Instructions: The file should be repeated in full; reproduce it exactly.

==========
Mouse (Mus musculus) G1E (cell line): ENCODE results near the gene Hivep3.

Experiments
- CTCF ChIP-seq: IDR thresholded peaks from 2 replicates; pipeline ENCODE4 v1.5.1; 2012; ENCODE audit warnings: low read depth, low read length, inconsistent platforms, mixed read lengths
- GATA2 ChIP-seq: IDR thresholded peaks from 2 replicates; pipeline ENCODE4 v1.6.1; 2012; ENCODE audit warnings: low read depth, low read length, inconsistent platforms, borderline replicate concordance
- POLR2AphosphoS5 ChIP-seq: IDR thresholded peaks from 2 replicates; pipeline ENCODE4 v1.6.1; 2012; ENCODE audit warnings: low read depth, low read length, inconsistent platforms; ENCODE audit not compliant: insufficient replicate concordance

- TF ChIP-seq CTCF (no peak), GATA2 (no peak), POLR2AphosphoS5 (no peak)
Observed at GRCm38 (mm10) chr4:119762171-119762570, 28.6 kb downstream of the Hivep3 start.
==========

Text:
Mouse (Mus musculus) G1E (cell line): ENCODE results near the gene Hivep3.

Experiments
- CTCF ChIP-seq: IDR thresholded peaks from 2 replicates; pipeline ENCODE4 v1.5.1; 2012; ENCODE audit warnings: low read depth, low read length, inconsistent platforms, mixed read lengths
- GATA2 ChIP-seq: IDR thresholded peaks from 2 replicates; pipeline ENCODE4 v1.6.1; 2012; ENCODE audit warnings: low read depth, low read length, inconsistent platforms, borderline replicate concordance
- POLR2AphosphoS5 ChIP-seq: IDR thresholded peaks from 2 replicates; pipeline ENCODE4 v1.6.1; 2012; ENCODE audit warnings: low read depth, low read length, inconsistent platforms; ENCODE audit not compliant: insufficient replicate concordance

- TF ChIP-seq CTCF (no peak), GATA2 (no peak), POLR2AphosphoS5 (no peak)
Observed at GRCm38 (mm10) chr4:119762171-119762570, 28.6 kb downstream of the Hivep3 start.